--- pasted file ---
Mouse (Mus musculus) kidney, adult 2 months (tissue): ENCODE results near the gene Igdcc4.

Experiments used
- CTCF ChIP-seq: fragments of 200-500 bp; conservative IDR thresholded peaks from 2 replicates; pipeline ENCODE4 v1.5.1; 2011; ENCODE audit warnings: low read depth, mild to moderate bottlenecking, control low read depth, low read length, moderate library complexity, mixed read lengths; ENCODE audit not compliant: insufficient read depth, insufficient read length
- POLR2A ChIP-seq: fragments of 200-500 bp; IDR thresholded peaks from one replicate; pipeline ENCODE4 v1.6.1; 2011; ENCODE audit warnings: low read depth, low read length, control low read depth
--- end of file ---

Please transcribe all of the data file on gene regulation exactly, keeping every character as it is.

Mouse (Mus musculus) kidney, adult 2 months (tissue): ENCODE results near the gene Igdcc4.

Experiments used
- CTCF ChIP-seq: fragments of 200-500 bp; conservative IDR thresholded peaks from 2 replicates; pipeline ENCODE4 v1.5.1; 2011; ENCODE audit warnings: low read depth, mild to moderate bottlenecking, control low read depth, low read length, moderate library complexity, mixed read lengths; ENCODE audit not compliant: insufficient read depth, insufficient read length
- POLR2A ChIP-seq: fragments of 200-500 bp; IDR thresholded peaks from one replicate; pipeline ENCODE4 v1.6.1; 2011; ENCODE audit warnings: low read depth, low read length, control low read depth